5 top ways Obstacle Course Racing prepares you for IRONMAN Triathlons
What builds an endurance athlete, be it in IRONMAN Triathlon races or Spartan Obstacle Course Races?
Would the dirt, mud and grit of obstacle course racing (OCR) prepare you better for gruelling mental and physical challenges of a 3.9km swim, 180km bike and 42km run in triathlon, or vice versa?
IRONMAN talked to a handful of athletes with experience racing both types of events and compiled 5 top reasons why going from climb-lift-crawl to swim-bike-run satiates the hunger of endurance athletes.
- You have the hunger
“To be a great IRONMAN athlete or a great Spartan athlete, you just have to have grit. You have to be willing to push yourself to the limit,” says Heather Gollnick, former pro triathlete and five-time IRONMAN champion.
Gollnick is now a member of the Spartan Professional Racing Team and coaches athletes in both sports.
“I see IRONMAN athletes that are getting into Spartan, and I see a lot of athletes that have been doing Spartan racing for three or four years, and now they want to try a half or full IRONMAN,” says Gollnick.
- You’re drawn to the “impossible”
Ron Searle started doing Warrior Dash races before Spartan and other similar races were even a thing. The 46-year-old got his endurance racing start in short-course triathlon, then took on OCR before ultimately making the leap to IRONMAN.
For Searle, the impetus for both was the challenge, and the desire to push himself “to do things I never thought a fat guy could ever do.”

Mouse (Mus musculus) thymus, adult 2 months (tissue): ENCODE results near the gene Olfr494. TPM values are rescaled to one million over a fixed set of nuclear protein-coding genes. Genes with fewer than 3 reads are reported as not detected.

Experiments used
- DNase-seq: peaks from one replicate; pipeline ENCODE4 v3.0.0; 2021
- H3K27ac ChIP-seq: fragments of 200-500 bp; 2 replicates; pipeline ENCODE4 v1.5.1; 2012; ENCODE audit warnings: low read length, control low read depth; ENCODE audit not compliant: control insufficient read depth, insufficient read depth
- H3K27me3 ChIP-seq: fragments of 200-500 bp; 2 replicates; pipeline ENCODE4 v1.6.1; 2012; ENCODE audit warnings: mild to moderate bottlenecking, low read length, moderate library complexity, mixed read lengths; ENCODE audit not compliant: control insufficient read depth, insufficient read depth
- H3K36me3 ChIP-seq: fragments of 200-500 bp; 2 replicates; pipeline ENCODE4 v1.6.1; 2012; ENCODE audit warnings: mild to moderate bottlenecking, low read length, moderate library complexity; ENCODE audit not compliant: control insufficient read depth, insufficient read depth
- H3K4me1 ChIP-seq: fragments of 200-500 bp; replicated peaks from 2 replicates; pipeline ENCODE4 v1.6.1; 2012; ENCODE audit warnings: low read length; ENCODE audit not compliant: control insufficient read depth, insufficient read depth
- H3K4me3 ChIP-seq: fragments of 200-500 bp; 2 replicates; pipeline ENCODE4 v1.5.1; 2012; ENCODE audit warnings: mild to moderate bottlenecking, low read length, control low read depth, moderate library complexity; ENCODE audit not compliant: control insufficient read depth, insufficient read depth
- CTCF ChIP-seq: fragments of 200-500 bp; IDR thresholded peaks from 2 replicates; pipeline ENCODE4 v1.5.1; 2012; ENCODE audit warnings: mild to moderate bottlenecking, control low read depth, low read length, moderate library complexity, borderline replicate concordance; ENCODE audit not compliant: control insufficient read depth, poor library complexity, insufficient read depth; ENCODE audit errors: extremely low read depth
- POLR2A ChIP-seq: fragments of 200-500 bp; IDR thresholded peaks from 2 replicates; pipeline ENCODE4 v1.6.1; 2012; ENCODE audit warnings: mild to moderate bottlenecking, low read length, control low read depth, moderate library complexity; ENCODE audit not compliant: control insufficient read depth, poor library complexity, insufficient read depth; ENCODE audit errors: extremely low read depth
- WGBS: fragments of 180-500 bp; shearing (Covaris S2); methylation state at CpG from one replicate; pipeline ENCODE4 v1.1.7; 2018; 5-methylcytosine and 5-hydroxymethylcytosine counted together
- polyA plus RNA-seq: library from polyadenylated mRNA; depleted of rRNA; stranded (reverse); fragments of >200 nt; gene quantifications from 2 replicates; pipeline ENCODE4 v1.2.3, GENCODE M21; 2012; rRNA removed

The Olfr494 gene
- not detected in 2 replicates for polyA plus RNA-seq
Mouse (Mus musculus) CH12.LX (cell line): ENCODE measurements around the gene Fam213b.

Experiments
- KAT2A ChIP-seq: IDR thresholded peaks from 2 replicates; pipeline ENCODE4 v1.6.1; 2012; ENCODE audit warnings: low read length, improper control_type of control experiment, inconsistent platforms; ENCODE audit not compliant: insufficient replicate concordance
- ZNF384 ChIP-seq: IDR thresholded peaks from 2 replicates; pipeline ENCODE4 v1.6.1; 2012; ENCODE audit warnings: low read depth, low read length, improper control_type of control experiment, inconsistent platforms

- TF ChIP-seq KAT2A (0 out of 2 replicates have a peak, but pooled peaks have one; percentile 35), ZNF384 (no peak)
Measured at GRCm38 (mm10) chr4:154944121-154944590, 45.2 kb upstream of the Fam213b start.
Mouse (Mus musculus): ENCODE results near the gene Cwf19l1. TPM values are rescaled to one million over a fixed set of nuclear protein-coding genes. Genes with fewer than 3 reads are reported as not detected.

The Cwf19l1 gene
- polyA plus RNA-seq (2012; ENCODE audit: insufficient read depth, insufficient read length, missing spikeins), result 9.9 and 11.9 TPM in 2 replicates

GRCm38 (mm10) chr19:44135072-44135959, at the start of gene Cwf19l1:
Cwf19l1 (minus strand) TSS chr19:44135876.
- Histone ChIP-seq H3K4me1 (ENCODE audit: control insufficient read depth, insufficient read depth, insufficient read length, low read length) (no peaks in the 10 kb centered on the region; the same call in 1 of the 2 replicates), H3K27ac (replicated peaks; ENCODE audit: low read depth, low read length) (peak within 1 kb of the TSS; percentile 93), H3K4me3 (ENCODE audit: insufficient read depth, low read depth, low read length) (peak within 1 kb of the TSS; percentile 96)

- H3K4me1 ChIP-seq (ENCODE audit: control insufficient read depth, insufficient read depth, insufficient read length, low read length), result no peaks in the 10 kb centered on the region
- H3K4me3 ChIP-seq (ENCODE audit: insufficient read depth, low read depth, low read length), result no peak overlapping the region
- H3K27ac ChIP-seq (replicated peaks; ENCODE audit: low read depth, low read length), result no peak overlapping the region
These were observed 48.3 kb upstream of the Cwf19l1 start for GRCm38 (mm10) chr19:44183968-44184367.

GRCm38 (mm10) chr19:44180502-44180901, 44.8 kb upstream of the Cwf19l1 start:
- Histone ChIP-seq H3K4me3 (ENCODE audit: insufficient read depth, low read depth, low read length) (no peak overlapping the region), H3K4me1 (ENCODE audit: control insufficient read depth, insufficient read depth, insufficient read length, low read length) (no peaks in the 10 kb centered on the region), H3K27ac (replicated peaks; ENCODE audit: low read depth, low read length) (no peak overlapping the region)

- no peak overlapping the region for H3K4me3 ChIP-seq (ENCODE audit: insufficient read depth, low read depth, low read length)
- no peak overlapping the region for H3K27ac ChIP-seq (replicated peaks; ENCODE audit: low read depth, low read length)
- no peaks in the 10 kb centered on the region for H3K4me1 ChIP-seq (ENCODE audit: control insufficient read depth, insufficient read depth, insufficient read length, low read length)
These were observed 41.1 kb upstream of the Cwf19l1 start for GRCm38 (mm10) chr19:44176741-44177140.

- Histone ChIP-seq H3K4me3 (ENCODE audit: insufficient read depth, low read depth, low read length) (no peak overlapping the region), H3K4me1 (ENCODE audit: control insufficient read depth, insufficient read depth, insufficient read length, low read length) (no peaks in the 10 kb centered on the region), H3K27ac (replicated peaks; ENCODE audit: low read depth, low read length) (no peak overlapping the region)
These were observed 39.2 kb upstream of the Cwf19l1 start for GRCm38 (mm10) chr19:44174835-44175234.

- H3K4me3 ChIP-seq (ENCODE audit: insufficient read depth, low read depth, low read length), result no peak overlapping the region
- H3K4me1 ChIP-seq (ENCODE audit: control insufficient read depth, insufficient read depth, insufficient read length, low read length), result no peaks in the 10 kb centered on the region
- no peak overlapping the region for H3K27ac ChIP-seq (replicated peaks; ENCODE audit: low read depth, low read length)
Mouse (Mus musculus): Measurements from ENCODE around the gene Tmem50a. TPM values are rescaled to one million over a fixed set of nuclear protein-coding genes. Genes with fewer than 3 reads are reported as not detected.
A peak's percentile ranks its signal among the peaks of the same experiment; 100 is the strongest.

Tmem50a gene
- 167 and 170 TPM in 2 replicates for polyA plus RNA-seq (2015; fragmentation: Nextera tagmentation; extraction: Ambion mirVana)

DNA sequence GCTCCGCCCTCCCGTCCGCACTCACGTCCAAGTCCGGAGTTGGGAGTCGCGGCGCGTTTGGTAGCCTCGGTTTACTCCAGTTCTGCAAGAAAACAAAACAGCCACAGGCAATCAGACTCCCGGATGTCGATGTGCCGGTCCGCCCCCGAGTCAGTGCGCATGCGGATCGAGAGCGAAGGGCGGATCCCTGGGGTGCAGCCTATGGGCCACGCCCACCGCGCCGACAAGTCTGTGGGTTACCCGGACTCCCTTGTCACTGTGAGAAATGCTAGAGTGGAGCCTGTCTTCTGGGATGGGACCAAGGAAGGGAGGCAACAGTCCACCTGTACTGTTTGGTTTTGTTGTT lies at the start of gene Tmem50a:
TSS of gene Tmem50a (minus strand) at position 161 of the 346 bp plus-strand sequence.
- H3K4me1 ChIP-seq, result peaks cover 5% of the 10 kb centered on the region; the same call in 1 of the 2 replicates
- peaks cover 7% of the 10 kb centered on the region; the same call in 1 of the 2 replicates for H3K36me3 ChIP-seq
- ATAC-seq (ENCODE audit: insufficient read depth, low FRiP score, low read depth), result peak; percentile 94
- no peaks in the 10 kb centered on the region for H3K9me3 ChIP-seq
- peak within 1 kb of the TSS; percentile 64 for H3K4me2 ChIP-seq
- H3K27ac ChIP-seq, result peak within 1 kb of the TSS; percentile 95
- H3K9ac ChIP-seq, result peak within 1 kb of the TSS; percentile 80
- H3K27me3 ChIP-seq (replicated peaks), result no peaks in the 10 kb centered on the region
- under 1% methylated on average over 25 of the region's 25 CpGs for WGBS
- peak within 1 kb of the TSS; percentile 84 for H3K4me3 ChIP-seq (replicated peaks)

- You have the confidence
“When I decided to attack the 140.6 mile (IRONMAN) distance, I took this newfound confidence and harnessed it into motivation,” continues Searle, who tackled IRONMAN Coeur D’Alene in 2011 and IRONMAN Wisconsin in 2015.
“Being a big guy, 140.6 was hugely intimidating. The Warrior Dash really helped give me the confidence.”
- You stand out from the crowd
“Insanity. Is that one of the requirements for both sports?” jokes John Post, a 69-year-old, six-time Kona finisher who now enjoys obstacle racing.
For Post, a retired doctor who opines the common threads between OCR and IRONMAN include the sense of joy and accomplishment after finishing, and the feeling that you’re doing something different than the average Joe.
- You’re accustomed to cross-training
Fifty-year-old Mark James raced triathlon from 1985 to 2005, competing in Kona from 1991 to 2001 before taking a decade off to raise kids, work two jobs, and work on a house. Then he got into OCR, and realized that both sports require a certain amount of cross-training.
“The training is somewhat similar, although now I seldom ride and I swim only two days or so a week. My runs are in sand or on trails from 3 to 12 milers, and I spend a lot of time on the obstacle course we have at SEAL training where I live in Coronado [California]. I climb a bit, too, and focus on OCR-type workouts—pull ups, crawls, cargo net climbing, etc.”
Gollnick, however, does have one note of warning to Spartan athletes considering the IRONMAN challenge: triathletes can be a little, shall we say, detail-obsessed.
“In triathlon, everything is exact. The distances are precise. People get bent out of shape if a 6.2-mile run is 6.3 or 6.1,” she says.
“Obstacle racing is so different because it’s on the trails and through mud and creeks and water, so everything is ‘ish.’ A Spartan Sprint is 4-5-ish, a Super is 8-10-ish, a Beast is 13-16-ish, and an Ultra Beast is somewhere around a marathon.”
So, if you’re a persistent, confident, sweat-loving, cross-training exercise junkie who can handle a bit of the Type-A tendency to stick to strictly prescribed distances—you’ve already got a leg up, physically and mentally, in the journey to IRONMAN.
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